Period of transition a good time to make DHS more transparent and accountable to Minnesotans
SAINT PAUL, MINN – State Representative Paul Thissen (DFL – Minneapolis) announced a proposal today to restructure the Department of Human Services in order to provide greater transparency and accountability to the people of Minnesota.
Thissen has been working on a proposal for several months, but noted that the period of transition to a new Commissioner at the Department of Human Services is a good time to begin a conversation about how to ensure the Department of Human Services is best serving the people of Minnesota.
“I want to thank Commissioner Jesson for her years of leadership at DHS and welcome Emily Piper Johnson to her new role,” said Thissen. “The transition to a new Department of Human Services Commissioner is an excellent chance to rethink governance of a department that covers many of the most important and most sensitive services state government provides. I look forward to working with the Governor and Commissioner Piper Johnson on our path forward.”
Thissen notes that the scope of DHS covers a wide array of issues that have become challenging for the department to manage as a single entity. For instance, there is nothing that links delivery of health care to poor and disabled Minnesotans to the operation of the Minnesota Sex Offender Program except that the two are housed in a single agency.
“These programs are too important to be managed from crisis to crisis with accountability resting with a single individual,” said Thissen.
Rep. Thissen will introduce a proposal to be considered in the upcoming legislative session to redesign the governance of the Department of Human Services. Thissen’s proposal includes:Dividing the Department into five separate operational agencies:
Thissen’s proposal would divide DHS into up to five separate operational agencies. The proposal would re-organize existing DHS staff as to not add additional taxpayer costs.
· A Department of Health Care Services with jurisdiction over operations related to MinnesotaCare, Medical Assistance, Chemical Dependency and Mental Health Services.
· A Department of Aging and Disability Services with jurisdiction over those programs.
· A Department of Human Services with jurisdiction over operations related to child welfare and childcare assistance programs, income assistance programs, and social services grants. The so-called MFIP Child-Only Program will also rest in this Department.
· A Department of Forensic Services with jurisdiction over St. Peter State Hospital, the Forensic Nursing Home and the Minnesota Sex Offender Program
· A Department of Direct Care Services with jurisdiction over the Anoka Treatment Facility and State Operated Services.
Cross-agency discussion will be facilitated by a Coordinating Board including the five commissioners and representatives of Minnesota counties who provide many of these services.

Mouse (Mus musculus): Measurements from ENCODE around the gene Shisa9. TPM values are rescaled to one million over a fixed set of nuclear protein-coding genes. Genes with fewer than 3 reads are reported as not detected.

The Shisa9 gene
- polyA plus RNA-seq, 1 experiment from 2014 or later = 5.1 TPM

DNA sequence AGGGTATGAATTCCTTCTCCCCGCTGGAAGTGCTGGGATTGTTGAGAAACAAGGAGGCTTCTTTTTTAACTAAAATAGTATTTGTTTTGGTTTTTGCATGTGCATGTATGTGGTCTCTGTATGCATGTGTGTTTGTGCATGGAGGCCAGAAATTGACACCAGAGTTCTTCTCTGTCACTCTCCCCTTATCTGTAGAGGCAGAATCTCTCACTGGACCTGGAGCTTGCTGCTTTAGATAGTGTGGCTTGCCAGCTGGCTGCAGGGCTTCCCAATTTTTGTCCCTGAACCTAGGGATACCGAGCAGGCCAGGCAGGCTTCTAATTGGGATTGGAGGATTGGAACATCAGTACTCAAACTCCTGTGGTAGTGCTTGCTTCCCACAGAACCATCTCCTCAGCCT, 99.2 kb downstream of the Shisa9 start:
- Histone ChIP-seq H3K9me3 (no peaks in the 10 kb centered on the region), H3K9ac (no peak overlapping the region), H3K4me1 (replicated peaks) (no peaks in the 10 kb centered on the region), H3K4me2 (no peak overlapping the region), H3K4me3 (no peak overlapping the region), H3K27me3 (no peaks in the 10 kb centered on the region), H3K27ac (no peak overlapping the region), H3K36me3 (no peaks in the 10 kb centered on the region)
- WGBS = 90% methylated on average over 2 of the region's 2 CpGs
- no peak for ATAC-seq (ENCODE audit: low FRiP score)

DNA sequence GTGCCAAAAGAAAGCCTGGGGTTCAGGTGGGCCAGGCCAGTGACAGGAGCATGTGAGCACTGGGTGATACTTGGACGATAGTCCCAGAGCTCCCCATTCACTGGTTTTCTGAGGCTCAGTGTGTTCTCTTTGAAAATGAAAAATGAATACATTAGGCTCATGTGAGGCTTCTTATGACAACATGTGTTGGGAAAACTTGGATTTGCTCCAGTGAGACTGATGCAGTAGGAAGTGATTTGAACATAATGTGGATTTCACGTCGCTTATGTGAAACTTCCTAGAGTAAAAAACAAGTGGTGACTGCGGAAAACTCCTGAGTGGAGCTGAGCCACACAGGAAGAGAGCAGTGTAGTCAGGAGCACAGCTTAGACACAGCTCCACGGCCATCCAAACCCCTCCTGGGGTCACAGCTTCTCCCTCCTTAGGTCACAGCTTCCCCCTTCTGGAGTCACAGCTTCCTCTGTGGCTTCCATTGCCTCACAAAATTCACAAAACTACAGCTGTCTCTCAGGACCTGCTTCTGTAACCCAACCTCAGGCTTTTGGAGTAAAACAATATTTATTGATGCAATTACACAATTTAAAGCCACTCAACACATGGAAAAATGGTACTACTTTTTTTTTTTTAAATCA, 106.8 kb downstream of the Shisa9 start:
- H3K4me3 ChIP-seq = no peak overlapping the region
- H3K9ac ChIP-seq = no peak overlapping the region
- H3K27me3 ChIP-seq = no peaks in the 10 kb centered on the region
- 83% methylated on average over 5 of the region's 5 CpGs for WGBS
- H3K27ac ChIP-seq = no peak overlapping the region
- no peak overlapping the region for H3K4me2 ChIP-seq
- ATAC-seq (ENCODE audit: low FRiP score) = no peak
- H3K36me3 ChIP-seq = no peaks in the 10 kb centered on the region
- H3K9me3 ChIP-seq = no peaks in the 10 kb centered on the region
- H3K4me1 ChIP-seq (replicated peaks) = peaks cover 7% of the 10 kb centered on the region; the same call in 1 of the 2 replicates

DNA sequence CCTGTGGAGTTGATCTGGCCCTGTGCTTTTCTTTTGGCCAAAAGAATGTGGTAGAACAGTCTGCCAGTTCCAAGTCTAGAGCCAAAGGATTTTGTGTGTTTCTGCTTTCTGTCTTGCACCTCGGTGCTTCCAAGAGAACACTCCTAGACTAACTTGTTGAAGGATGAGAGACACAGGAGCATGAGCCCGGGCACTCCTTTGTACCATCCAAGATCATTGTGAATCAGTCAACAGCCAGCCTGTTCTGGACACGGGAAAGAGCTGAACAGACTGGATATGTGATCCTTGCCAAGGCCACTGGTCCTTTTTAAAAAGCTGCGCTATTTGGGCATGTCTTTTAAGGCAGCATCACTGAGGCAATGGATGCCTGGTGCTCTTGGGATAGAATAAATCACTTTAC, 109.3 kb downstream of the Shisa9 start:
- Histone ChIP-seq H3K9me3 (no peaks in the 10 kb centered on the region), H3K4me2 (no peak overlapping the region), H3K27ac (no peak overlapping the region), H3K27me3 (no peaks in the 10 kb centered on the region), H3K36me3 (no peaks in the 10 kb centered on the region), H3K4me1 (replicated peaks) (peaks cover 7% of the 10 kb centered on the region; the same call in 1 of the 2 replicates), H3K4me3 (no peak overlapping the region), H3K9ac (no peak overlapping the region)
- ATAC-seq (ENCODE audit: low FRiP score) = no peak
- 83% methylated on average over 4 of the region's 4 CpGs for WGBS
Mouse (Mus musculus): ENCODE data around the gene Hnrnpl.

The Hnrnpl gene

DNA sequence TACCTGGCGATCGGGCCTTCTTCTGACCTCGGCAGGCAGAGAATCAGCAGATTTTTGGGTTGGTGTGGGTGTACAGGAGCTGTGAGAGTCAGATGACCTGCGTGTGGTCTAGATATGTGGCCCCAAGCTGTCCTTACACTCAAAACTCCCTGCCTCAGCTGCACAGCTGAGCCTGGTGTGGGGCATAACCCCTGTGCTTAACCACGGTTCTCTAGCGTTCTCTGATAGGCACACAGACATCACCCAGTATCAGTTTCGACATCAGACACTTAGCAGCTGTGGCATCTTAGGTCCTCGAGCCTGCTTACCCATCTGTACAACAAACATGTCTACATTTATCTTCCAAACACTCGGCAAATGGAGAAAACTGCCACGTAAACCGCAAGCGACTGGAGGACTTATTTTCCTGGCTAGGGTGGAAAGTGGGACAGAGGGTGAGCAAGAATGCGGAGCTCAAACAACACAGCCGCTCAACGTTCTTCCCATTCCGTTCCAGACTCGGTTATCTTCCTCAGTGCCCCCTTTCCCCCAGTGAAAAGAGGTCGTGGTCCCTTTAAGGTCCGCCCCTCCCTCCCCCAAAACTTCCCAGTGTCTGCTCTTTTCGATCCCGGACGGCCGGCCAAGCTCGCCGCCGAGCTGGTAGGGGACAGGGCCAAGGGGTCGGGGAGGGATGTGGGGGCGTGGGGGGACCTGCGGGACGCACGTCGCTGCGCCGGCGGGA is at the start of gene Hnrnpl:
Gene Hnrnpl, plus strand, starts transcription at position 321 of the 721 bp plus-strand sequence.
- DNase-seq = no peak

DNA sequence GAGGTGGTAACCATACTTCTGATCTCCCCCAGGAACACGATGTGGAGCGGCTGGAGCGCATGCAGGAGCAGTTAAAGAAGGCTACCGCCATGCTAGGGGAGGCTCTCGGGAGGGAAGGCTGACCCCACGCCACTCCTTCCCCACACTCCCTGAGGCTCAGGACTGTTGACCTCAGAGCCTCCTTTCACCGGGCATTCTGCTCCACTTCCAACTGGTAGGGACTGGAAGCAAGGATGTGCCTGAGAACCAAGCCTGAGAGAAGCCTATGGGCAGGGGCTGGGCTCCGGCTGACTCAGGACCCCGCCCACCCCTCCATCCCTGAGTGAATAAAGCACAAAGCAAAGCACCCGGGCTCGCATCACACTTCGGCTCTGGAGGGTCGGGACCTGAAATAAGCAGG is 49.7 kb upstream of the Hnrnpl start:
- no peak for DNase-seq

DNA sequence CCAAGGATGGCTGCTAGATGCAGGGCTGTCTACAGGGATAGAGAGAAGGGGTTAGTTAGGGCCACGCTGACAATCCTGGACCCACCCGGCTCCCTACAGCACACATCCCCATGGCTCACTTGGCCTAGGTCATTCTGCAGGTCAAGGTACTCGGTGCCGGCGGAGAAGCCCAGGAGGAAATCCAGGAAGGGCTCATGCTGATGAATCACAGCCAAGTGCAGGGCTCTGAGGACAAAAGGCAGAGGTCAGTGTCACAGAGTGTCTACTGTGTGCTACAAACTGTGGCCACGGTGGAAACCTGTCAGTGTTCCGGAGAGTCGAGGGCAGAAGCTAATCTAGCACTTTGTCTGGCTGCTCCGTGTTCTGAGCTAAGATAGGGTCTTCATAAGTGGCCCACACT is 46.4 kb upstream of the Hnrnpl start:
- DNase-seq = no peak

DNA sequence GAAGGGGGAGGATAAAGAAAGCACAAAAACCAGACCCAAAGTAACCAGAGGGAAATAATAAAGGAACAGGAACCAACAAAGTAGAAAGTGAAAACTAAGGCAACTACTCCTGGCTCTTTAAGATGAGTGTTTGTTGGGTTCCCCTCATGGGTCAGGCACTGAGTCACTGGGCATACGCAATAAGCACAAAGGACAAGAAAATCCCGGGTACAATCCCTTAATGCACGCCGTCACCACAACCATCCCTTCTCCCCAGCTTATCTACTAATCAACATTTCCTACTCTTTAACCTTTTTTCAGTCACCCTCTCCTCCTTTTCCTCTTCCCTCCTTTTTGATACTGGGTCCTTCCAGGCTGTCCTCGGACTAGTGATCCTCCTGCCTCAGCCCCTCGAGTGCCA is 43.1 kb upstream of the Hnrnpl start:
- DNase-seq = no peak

“Most of these agencies will still be among the largest agencies in state government even after the reform is implemented,” said Thissen. “But each agency will have increased public transparency and direct accountability to the governor and the legislature and – more importantly – the people of Minnesota. And the legislation will require that the reform shall be completed in a cost neutral manner with no increase in the number of employees.”Repositioning of Functional Services:
Thissen’s proposal would reposition functional services in order to improve efficiency and ability to meet the needs of Minnesotans.
· Our Minnesota Family Investment Program (MFIP) for adults will be transferred to the Department of Employment and Economic Development. The program’s purpose is to get individuals back to work – just like our unemployment and retraining programs. The services should be developed and implemented together.
· Creation of an Office of Eligibility Services which will conduct eligibility determinations for all health and human services programs as well as education and housing services provided by the state. This will increase expertise and the ability to make sure Minnesotans are receiving seamless access to all available services.
· All health care facility licensing (which currently is divided between the Department of Health and Department of Human Services causing challenges for providers) will be reassigned to the Minnesota Department of Health.
· Background check services for all agencies will be reassigned to the Bureau of Criminal Apprehension who is already involved in the process.
· The Office of Inspector General will be established as a standalone, conflict-of-interest free office outside the Department of Human Services.
· Health Plan Oversight which is currently divided among three departments will be reassigned to a single department.
Thissen looks forward to gathering input from the Administration and other legislators before the 2016 session begins in March.